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This course is designed to provide a complete introduction to Deep Learning. It is aimed at beginners and intermediate programmers and data scientists who are familiar with Python and want to understand and apply Deep Learning techniques to a variety of problems.
We start with a review of Deep Learning applications and a recap of Machine Learning tools and techniques. Then we introduce Artificial Neural Networks and explain how they are trained to solve Regression and Classification problems.
Over the rest of the course we introduce and explain several architectures including Fully Connected, Convolutional and Recurrent Neural Networks, and for each of these we explain both the theory and give plenty of example applications.
This course is a good balance between theory and practice. We don't shy away from explaining mathematical details and at the same time we provide exercises and sample code to apply what you've just learned.
The goal is to provide students with a strong foundation, not just theory, not just scripting, but both. At the end of the course you'll be able to recognize which problems can be solved with Deep Learning, you'll be able to design and train a variety of Neural Network models and you'll be able to use cloud computing to speed up training and improve your model's performance.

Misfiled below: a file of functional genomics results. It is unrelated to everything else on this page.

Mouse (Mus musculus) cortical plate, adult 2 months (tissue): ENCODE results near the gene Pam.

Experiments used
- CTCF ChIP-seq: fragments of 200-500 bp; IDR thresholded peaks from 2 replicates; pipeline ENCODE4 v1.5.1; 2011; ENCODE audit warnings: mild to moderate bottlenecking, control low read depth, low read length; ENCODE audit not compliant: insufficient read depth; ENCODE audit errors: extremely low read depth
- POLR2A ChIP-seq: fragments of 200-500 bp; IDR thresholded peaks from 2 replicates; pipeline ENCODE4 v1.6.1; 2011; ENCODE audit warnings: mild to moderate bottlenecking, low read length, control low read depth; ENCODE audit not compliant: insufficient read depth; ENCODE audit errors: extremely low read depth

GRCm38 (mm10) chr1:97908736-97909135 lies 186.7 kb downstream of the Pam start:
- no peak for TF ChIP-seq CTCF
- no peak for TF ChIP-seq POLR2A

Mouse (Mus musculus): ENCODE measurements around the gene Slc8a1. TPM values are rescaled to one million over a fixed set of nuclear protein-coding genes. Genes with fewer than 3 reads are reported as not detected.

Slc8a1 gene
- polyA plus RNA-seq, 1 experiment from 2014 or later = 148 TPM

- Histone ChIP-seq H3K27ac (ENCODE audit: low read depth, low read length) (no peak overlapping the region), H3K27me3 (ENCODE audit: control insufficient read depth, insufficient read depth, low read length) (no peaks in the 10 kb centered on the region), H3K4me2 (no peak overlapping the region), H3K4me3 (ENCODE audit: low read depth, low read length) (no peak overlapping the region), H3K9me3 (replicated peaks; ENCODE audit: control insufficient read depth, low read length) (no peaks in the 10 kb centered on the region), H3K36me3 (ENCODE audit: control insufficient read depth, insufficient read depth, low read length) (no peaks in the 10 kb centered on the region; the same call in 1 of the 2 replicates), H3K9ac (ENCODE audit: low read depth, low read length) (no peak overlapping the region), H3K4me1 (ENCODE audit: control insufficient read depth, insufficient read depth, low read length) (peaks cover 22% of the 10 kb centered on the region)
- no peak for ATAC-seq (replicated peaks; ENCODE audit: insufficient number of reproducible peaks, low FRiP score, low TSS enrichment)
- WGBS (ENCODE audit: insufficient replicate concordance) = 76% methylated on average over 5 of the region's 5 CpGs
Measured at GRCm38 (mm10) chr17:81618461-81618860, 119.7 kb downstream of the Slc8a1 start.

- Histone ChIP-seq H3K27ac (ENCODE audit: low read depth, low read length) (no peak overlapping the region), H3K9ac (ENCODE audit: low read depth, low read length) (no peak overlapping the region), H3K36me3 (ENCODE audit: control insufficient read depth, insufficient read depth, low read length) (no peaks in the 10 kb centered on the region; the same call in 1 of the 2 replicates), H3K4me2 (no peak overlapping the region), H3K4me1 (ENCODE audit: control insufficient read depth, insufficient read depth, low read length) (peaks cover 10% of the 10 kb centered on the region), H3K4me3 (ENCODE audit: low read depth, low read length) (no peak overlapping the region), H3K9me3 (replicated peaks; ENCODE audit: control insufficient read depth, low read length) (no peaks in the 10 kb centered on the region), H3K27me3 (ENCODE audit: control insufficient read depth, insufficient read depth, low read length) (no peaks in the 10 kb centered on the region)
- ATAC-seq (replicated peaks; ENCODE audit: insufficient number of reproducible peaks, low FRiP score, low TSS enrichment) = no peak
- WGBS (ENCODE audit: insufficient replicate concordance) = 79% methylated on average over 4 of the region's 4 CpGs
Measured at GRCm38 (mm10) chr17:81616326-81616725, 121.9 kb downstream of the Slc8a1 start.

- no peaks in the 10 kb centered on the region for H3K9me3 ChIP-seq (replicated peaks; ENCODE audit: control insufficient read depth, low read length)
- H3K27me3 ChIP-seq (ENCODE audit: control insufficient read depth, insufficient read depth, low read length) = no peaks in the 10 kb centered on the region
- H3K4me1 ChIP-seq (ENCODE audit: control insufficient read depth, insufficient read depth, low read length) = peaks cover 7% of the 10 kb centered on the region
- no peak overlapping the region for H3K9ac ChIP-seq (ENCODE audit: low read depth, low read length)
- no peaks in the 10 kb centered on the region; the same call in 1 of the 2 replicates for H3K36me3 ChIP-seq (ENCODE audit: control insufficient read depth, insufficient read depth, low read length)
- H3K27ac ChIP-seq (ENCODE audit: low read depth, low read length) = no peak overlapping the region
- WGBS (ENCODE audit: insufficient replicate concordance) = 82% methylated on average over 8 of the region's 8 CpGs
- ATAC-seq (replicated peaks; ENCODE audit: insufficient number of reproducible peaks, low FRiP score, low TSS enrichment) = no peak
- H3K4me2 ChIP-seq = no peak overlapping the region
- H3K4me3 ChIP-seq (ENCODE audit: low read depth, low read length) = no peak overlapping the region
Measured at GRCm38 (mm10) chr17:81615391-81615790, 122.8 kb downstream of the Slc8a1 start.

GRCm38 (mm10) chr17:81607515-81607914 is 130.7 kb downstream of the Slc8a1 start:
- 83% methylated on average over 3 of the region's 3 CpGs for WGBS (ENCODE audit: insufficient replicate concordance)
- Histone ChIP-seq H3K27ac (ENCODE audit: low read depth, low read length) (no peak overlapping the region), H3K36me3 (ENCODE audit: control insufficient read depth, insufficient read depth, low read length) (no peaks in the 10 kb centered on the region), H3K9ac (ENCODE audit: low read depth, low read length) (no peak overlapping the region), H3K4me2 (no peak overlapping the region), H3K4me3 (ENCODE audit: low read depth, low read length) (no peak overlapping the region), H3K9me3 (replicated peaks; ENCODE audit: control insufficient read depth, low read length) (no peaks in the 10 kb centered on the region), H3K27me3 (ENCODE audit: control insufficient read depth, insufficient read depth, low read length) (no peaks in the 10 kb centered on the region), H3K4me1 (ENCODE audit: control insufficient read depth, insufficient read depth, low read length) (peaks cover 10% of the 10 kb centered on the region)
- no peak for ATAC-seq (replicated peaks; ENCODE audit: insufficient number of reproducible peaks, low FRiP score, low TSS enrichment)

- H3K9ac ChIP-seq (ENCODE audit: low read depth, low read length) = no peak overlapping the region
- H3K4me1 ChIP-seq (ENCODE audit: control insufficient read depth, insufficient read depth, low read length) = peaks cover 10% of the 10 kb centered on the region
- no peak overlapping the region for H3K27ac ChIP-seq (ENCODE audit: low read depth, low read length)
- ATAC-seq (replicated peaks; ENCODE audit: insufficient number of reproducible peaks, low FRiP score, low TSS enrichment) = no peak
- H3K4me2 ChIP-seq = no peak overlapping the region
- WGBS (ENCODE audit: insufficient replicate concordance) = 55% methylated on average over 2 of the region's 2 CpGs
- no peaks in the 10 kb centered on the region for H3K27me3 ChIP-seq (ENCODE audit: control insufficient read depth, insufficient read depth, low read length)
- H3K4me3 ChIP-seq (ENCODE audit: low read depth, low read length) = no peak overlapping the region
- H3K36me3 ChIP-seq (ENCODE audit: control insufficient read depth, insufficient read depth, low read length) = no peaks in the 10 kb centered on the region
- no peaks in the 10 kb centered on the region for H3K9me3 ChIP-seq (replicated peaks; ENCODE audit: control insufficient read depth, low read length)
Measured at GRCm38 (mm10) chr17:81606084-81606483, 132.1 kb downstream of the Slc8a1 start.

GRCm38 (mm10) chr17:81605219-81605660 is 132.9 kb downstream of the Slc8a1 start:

Welcome to the course!
This is a hands-on course where you learn to train deep learning models. Deep learning models are used in real world applications to power technologies such as language translation and object recognition.
Lets get our development environment ready. Let's install Anaconda python and additional python packages you will need in order to follow the course.
Let's get the source code that we will use during the course.
Running your first model will help us check that you have installed all the material correctly.
First of all let's establish a common vocabulary and introduce some common terms that will be used throughout the course
Descriptive statistics and a few simple checks can be very useful to formulate an initial intuition about the data.
Plotting is a powerful way to explore the data and different kinds of plots are useful in different situations.
Let's show an example of plotting with Matplotlib!